WMA Statement on Drug Substitution

Adopted by the 56th WMA General Assembly, Santiago, Chile, October 2005
and reaffirmed by the 200th WMA Council Session, Oslo, Norway, April 2015


  1. The prescription of a drug represents the culmination of a careful deliberative process between physician and patient aimed at the prevention, amelioration or cure of a disease or problem. This deliberative process requires that the physician evaluate a variety of scientific and other data including costs and make an individualized choice of therapy for the patient. Sometimes, however, a pharmacist is required to substitute a different drug for the one prescribed by the physician. The World Medical Association has serious concerns about this practice.
  2. Drug substitution can take two forms: generic substitution and therapeutic substitution.
  3. In generic substitution, a generic drug is substituted for a brand name drug. However, both drugs have the same active chemical ingredient, same dosage strength, and same dosage form.
  4. Therapeutic substitution occurs when a pharmacist substitutes a chemically different drug for the drug that the physician prescribed. The drug substituted by the pharmacist belongs to the same pharmacologic class and/or to the same therapeutic class. However since the two drugs have different chemical structures, adverse outcomes for the patient can occur.
  5. The respective roles of physicians and pharmacists in serving the patient’s need for optimal drug therapy are outlined in the WMA Statement on the Working Relationship between Physicians and Pharmacists in Medicinal Therapy.
  6. The physician should be assured by national regulatory authorities of the bioequivalence and the chemical and therapeutic equivalence of prescription drug products from both multiple and single sources. Quality assurance procedures should be in place to ensure their lot-to-lot bioequivalence and their chemical and therapeutic equivalence.
  7. Many considerations should be addressed before prescribing the drug of choice for a particular indication in any given patient. Drug therapy should be individualized based on a complete clinical patient history, current physical findings, all relevant laboratory data, and psychosocial factors. Once these primary considerations are met, the physician should then consider comparative costs of similar drug products available to best serve the patient’s needs. The physician should select the type and quantity of drug product that he or she considers to be in the best medical and financial interest of the patient.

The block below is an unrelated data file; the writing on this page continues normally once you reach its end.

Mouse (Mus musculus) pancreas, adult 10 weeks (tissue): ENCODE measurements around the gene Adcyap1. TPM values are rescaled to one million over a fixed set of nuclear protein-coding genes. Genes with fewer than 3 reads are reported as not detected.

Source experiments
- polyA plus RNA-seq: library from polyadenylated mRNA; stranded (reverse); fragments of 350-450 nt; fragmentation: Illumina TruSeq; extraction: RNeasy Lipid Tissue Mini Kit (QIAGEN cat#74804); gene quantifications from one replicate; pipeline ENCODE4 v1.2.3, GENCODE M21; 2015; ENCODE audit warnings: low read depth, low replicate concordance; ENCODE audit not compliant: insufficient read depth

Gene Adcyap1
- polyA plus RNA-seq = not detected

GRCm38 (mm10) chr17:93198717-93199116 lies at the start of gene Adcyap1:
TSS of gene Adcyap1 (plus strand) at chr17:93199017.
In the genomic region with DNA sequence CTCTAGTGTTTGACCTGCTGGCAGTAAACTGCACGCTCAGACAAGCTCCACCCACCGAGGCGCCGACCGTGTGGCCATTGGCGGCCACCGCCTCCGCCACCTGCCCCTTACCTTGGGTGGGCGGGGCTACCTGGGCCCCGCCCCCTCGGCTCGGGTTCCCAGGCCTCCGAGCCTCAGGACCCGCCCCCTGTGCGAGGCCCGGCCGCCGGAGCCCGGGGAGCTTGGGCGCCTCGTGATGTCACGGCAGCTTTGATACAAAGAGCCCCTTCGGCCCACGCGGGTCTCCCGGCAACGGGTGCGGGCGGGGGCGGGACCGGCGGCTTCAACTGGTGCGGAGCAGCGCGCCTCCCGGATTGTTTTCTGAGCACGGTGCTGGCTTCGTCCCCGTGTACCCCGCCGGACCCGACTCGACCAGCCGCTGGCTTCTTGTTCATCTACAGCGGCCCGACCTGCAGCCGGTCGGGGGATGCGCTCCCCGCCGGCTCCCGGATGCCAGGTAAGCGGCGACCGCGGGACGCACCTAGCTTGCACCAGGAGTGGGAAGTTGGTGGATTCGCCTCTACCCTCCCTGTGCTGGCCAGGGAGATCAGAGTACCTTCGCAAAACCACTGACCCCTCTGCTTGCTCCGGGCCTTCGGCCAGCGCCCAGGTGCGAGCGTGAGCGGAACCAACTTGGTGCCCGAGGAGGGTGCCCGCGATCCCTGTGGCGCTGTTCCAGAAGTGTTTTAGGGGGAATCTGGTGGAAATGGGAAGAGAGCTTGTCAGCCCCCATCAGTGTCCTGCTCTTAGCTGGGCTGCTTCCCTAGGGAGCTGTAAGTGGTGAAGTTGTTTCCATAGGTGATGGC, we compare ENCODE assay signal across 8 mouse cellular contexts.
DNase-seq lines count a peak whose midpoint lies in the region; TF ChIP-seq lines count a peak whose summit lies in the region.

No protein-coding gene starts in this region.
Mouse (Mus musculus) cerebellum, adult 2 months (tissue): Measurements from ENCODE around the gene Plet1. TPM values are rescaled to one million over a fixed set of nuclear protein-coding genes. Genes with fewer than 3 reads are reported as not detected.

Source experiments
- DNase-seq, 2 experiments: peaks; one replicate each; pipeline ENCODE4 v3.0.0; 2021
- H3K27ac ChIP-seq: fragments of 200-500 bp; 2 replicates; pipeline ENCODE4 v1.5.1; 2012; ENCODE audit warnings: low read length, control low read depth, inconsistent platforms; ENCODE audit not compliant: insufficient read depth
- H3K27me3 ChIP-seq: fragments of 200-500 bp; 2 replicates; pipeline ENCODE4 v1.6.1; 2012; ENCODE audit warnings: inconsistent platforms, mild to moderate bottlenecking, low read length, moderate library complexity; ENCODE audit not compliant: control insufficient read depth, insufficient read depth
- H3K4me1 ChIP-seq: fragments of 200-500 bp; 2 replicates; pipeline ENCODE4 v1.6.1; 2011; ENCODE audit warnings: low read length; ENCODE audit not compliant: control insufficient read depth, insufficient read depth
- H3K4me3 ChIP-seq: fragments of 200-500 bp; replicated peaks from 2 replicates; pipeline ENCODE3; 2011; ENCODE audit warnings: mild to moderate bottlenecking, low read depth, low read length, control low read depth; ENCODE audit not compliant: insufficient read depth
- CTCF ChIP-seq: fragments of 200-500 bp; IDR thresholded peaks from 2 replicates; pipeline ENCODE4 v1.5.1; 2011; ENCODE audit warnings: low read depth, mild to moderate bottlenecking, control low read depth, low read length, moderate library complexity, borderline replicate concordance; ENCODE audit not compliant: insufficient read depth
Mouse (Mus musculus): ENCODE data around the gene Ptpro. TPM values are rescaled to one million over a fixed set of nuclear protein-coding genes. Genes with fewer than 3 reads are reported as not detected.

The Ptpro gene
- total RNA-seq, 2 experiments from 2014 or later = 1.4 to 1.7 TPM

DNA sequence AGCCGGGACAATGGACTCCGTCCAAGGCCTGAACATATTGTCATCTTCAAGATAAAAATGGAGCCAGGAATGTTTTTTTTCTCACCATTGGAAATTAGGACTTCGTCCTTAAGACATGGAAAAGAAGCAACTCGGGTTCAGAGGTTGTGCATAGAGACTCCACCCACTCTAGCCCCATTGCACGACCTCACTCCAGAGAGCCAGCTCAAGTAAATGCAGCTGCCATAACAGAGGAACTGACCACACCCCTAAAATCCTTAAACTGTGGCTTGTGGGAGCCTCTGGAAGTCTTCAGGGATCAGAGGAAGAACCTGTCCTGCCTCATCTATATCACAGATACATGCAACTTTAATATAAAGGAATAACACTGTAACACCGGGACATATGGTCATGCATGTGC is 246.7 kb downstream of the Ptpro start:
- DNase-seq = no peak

8. Once the patient gives his or her consent to the drug selected, that drug should not be changed without the consent of the patient and his or her physician. Failure to follow this principle can result in harm to patients. On behalf of patients and physicians alike, National Medical Associations should do everything possible to ensure the implementation of the following recommendations:


  1. Physicians should become familiar with specific laws and/or regulations governing drug substitution where they practise.
  2. Pharmacists should be required to dispense the exact chemical, dose, and dosage form prescribed by the physician. Once medication has been prescribed and begun, no drug substitution should be made without the prescribing physician’s permission.
  3. If substitution of a drug product occurs, the physician should carefully monitor and adjust the dose to ensure therapeutic equivalence of the drug products.
  4. If drug substitution leads to serious adverse drug reaction or therapeutic failure, the physician should document this finding and report it to appropriate drug regulatory authorities.
  5. National Medical Associations should regularly monitor drug substitution issues and keep their members advised on developments that have special relevance for patient care. Collection and evaluation of information reports on significant developments in this area is encouraged.
  6. Appropriate drug regulatory bodies should evaluate and ensure the bioequivalence and the chemical and therapeutic equivalence of all similar drug products, whether generic or brand-name, in order to ensure safe and effective treatment.
  7. National Medical Associations should oppose any action to restrict the freedom and the responsibility of the physician to prescribe in the best medical and financial interest of the patient.
  8. National Medical Associations should urge national regulatory authorities to declare therapeutic substitution illegal, unless such substitution has the immediate prior consent of the prescribing physician.
Bioequivalence, Drug Substitution, Generic Substitution, Therapeutic Substitution